When the Ottomans gained control of the city in 1534, Mosul was rebuilt and was transformed into the region's commercial and administrative center. The largest segment of the architectural monuments was - and still is – private houses and palaces from the late Ottoman period (18th-19th centuries). Mosul is considered as the only city along the eastern bank of the Euphrates that is predominantly built of stone and brick. The dominant form of its domestic architecture is houses with cellars (sardib). Extensive use of local alabaster stone from Mosul itself gave its architecture a characteristic style by adorning the arcades, doors and windows of buildings. A group of late Ottoman monumental buildings and the traditional central bazaar, with khans and qaysariyas, is situated on the southern edge of the Old City.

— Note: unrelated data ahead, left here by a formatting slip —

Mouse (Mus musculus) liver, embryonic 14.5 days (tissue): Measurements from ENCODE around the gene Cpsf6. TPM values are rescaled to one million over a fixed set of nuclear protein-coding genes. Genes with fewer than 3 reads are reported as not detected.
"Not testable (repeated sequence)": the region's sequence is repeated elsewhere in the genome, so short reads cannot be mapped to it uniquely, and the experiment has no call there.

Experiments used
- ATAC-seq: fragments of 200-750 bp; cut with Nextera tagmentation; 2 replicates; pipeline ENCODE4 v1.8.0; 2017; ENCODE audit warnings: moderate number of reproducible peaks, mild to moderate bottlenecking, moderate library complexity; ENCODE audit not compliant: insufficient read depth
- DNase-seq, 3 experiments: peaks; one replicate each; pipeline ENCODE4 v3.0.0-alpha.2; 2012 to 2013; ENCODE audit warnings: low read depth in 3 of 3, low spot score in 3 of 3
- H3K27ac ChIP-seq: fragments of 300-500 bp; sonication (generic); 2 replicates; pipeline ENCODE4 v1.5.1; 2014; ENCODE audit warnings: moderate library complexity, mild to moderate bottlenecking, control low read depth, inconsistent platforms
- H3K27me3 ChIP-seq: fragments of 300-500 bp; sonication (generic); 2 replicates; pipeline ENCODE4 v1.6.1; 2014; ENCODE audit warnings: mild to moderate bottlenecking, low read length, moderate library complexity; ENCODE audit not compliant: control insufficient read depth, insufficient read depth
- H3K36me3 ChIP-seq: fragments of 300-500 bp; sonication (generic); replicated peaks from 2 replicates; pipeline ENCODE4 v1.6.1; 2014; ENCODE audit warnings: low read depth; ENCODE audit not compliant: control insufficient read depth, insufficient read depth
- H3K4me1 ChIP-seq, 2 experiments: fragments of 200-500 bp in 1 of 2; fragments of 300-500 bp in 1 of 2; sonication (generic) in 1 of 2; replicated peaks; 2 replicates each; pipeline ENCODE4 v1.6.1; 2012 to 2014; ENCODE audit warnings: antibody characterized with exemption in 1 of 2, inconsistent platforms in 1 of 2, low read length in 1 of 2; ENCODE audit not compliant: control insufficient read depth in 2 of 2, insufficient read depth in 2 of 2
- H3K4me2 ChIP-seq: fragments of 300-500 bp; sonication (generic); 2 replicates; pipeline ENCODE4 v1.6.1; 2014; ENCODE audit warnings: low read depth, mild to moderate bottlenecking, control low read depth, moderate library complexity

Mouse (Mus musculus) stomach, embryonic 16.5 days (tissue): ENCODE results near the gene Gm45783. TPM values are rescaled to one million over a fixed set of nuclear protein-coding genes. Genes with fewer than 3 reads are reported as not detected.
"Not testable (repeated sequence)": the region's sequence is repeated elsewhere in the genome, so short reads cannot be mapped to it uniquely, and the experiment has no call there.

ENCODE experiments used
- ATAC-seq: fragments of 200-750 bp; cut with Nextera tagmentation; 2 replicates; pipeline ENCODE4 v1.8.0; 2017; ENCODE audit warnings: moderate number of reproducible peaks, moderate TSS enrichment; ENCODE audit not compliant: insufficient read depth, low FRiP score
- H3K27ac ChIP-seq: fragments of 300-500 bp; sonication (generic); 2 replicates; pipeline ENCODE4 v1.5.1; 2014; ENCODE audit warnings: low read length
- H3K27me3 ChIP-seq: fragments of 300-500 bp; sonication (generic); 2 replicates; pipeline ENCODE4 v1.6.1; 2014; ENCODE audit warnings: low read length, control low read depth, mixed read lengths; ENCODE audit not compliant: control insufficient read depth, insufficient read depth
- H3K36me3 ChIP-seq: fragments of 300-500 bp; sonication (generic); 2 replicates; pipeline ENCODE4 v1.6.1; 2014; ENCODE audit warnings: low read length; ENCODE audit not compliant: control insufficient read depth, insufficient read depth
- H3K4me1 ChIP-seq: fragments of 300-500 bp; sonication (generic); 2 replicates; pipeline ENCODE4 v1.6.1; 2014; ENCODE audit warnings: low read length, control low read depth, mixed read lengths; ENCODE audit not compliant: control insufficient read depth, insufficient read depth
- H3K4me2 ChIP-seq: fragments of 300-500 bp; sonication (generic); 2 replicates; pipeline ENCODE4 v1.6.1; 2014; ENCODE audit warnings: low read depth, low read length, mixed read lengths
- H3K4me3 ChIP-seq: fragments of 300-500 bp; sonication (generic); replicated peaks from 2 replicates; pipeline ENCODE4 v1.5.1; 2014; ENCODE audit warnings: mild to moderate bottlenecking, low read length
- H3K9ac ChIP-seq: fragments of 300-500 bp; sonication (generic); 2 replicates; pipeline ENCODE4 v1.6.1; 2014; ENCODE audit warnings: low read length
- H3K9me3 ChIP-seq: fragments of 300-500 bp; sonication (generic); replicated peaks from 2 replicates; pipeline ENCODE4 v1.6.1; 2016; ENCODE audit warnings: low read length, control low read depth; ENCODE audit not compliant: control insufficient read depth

The Old City of Mosul, with its intricate labyrinth of small streets used to be a very well-preserved heritage environment. In contrast to other towns in Iraq, it had been little affected by modernization, and retained much of its traditional ethnic and religious heterogeneity. The network of streets, alleyways and cul-de-sacs represented one of the best examples of the spontaneously-grown pattern of cities in the Middle East. All of the buildings, together with the domestic architecture and medieval urban plan, gave Mosul a distinctive cityscape.